18. torakris

    Dinner! 2002

    torakris, I've never been able to find a truly good use for shirataki (yam paste noodles). Flavourless. Any suggestions? I find people regret their presence in dishes. I really like shirataki, but it is flavorless and I find it works best in sauces with assertive flavors. The most common uses for it here are in nikujaga and sukiyaki and a couple other nabes (hotpots). I like to throw it into my Korean style chiges as well. One of my kids favorite ways of eating it is to simmer tarako (sacs of cod roe?) with some soy, aske, mirin or sugar, break up the sacs and toss in some shirataki, it ends up looking not much different from pasta.
  19. torakris

    Dinner! 2002

    Sounds great!! This has got to be one of my favorite cookbooks! Though I don't have counter space big enough for it! Definitely worth the price, although it was bought for me by a TV station here in Tokyo (long story). My absolute favorites are the grilled eggplant salad and Yunnanese potatoes, I never seem to make enough of either. Last nights's dinner was very child friendly due to the fact that I was watching my friend's kids: nikujaga (very popular Japanese dish of beef 'niku' and potatoes 'jaga'imo simmered in soy based sauce, I added carrots, onions, and shirataki and blanched snow peas for garnish) homemade nukazuke (rice bran pickles) with cucumbers, carrots, and celery Japanese rice squid sashimi topped with a raw egg yolk, a splash of tsuyu (a concentrated sauce used mainly for dipping noodles) and shredded nori sliced nashi (Japanese pears) and kaki (persimmons) for dessert
  20. torakris

    Smokin' diary

    NOOOOOOOOOOOO!!! Don't leave us hanging! What happened? How was it?
  21. torakris

    Fugu

    Here is a link to the above mentioned restaurant. http://www.x-media.co.jp/gourmet/gnet/shop..._WTN_0475.shtml It is only in Japanese, sorry. It seems like a very reasonably priced restaurant with courses starting at 5,900 yen (about $50) and various items a la carte.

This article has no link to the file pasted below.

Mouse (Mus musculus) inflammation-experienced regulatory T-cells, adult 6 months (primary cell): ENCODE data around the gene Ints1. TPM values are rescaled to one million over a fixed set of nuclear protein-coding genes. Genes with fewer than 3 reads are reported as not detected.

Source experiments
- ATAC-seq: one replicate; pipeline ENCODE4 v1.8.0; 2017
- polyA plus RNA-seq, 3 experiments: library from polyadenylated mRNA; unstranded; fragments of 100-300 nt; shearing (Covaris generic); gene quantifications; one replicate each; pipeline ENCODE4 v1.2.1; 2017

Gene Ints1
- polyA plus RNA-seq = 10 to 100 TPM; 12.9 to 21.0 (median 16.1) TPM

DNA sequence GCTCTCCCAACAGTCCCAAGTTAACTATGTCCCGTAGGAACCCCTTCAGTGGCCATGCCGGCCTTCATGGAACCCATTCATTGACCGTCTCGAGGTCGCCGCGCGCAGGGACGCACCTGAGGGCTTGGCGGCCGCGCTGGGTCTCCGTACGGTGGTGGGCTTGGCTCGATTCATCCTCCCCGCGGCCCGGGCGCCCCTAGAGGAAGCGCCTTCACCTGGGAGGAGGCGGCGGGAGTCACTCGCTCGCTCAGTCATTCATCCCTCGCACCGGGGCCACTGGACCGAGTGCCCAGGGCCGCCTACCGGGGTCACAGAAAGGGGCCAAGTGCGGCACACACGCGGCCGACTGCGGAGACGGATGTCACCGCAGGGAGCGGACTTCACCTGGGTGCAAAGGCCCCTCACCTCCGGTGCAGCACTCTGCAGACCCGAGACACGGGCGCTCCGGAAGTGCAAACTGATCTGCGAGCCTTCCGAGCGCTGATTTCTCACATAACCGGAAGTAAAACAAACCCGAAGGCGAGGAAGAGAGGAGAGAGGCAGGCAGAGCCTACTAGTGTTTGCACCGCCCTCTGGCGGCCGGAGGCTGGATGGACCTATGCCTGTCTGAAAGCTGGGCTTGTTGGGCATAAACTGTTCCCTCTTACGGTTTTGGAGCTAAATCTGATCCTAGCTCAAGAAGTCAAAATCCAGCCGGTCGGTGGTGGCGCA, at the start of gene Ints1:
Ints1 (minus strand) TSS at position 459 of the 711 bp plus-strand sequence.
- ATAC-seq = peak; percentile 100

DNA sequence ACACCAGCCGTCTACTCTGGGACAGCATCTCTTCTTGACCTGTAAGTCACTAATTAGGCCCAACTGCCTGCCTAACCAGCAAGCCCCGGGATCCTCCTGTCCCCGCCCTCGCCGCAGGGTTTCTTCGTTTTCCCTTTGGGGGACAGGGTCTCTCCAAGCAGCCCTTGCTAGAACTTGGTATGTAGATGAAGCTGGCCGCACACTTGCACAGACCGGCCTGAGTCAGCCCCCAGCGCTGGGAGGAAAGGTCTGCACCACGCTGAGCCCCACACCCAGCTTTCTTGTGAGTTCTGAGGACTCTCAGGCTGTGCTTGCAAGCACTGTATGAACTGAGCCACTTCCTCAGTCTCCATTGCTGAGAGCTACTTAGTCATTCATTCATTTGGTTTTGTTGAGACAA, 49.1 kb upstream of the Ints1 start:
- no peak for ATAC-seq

22. I made the pistachio cake last night for a small party with some friends and it was the talk of the party! It was one of the best cakes I have ever eaten. Thank you so much. I actually made it as a cake in a 9 inch spring form pan and it cooked to perfection in 30 minutes. My only problem was that I didn't have ground cardamom, so I ground the whole pods in a spice blender, but the outer green shell didn't get very well ground so I poured it through a seive. It tasted great, but how do you grind cardamom yourself? Do you remove the black seeds and just grind those?
  23. torakris

    Fugu

    For some info on peoples fugu experiences check out the following sites http://cygnus.uwa.edu.au/~mccormax/japan/fugu.html http://www.travelintelligence.net/wsd/arti...s/art_1784.html I have eaten fugu on numerous occasions, and don't really get all the "hype" surrounding it. It is a very bland fish, almost tasteless and the very few deaths that do occur are usually by people who tried to prepare it by themselves. More deaths occur every year by people eating the traditonal mochi (sticky rice) cakes at New Years. When the New Years holidays are over there is always an article in the newspaper erporting how many mochi deaths there were. However fugu, another common New Years food is never listed in the list of fatalities during the holidays (BTW the #1 is of course car accidents). Most restaurants that serve fugu, specialize only in fugu and there are about 3,000 establishments in the country. Making it not quite as rare or special as people believe. During the winter months plates of fugu sashimi can be found in any supermarket along with various body parts to be made into a nabe (one pot meal) right in your own home. I have had both the supermarket fugu and restaurant fugu and admit that the pricier one tastes better, but it is still not really good.
  24. In Japan the curly stuff is definitely more popular, it is sold in bunches about the size of my head at even the tiniest mom and pop type shops and flat leaf can only be bought occasionally at the "international" supermarkets. Its popularity is most likely do to the way they use it, mostly as a garnish on the side of the plate or a light sprinkling on type of any "western" type food. It is rarely thought of as a food ingredient. Because it is so cheap and available I find myself using it more often than I would if I was in the US and find its thicker stems much more suited to long simmerings. I find the flat leaf fresher tasting and use it normally in preparations that don't call for cooking, except for tabouleh which I prefer the curly type for. Didn't we just have this discussion a little while ago?
  25. torakris

    Dinner! 2002

    Last night's dinner: Thai style curry using left over soup from lunch, the winter quash soup with lemongrass and coconut milk was dresed up with more coconut milk, more lemongrass and kaffir lime leaf. It was then added to sauteed chicken, onions, and mushrooms and garnished with cilantro and chilesm Served with jasmine rice and a Thai cucumber salad. Dessert was the hilight of the meal with a mint chocolate mousse from Nigella Lawson's Forever Summer. No words can describe the sheer ecstacy from this unbelievably simple dessert.